The rest of the old supplements are quick looks at various production aspects: we get another pass at both the practical and CGI effects, plus a bit about designing the Graza itself. “Secrets of the Antonia Graza” is a collection of in-universe vignettes meant to fill out the history of the vessel and its disappearance. Finally, the film’s trailer and the music video for Mudvayne’s “Not Falling” are dutifully carried over if you really want to experience the 2002 of it all. I do not suggest it but I also recognize your right to indulge in early-aughts metal if you so choose.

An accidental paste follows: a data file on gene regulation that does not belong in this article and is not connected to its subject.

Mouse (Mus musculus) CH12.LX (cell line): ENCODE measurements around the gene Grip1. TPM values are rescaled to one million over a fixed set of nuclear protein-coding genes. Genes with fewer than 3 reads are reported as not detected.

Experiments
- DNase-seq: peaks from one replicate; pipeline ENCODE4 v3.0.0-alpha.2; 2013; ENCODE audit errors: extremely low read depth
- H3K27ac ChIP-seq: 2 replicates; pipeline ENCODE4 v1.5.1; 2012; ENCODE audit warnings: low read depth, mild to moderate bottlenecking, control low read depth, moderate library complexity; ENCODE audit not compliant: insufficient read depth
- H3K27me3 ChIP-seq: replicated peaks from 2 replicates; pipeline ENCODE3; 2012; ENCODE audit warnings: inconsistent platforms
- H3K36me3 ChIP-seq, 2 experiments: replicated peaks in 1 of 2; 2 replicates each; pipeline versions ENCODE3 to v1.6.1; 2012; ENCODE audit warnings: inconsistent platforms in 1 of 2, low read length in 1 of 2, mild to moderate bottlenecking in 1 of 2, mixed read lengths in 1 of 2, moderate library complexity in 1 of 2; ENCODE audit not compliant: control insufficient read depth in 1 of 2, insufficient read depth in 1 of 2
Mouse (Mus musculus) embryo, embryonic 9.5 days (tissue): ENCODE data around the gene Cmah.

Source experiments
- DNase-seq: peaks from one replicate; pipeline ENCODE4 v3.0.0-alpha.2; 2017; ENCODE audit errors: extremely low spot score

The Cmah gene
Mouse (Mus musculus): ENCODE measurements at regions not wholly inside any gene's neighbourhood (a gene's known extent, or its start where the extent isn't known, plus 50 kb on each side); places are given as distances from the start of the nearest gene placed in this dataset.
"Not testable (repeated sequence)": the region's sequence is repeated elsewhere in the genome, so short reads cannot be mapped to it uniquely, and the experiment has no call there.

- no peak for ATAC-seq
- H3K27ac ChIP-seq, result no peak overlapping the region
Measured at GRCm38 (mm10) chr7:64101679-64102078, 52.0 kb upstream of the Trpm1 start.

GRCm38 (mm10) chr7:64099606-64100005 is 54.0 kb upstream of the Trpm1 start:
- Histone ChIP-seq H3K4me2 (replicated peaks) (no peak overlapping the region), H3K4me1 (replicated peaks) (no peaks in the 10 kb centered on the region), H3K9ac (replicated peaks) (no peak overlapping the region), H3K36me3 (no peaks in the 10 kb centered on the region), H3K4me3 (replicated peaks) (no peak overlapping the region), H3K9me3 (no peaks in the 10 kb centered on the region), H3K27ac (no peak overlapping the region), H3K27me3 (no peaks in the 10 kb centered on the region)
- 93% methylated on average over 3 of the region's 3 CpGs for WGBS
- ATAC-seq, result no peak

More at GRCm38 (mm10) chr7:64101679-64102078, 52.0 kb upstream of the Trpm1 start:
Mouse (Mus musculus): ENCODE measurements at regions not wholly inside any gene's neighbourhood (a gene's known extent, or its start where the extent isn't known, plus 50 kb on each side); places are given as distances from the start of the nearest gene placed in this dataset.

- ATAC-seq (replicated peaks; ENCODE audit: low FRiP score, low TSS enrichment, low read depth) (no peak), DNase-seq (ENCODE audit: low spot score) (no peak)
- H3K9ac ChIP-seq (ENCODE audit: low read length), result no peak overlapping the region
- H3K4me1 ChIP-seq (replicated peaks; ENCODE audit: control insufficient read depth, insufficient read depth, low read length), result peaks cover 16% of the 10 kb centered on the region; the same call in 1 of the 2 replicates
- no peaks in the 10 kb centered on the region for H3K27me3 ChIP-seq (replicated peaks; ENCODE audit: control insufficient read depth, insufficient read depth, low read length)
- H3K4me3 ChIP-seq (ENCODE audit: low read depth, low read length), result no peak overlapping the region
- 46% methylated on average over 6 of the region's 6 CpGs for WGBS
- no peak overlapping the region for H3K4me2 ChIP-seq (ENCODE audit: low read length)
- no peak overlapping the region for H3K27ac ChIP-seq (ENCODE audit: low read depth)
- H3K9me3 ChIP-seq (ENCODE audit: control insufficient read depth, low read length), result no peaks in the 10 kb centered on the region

I will say this: this disc did instill a newfound appreciation for this particular era of Dark Castle. While I don’t necessarily like all of its films (and I’m lukewarm on Ghost Ship especially), the approach was pretty sound, particularly the commitment to releasing a movie each year around Halloween. That opening trio—The House on Haunted Hill, Thirteen Ghosts, and Ghost Ship—all at least have that playful Halloween vibe that makes them a perfect fit for the season. So maybe Ghost Ship wasn’t the instant classic its opening sequence suggests (well, for me, anyway—The Kids obviously think differently), and yet it’s also not as completely disposable as I recalled. Probably wouldn't put a poster up for it these days, but you can if you order a copy directly from Shout Factory.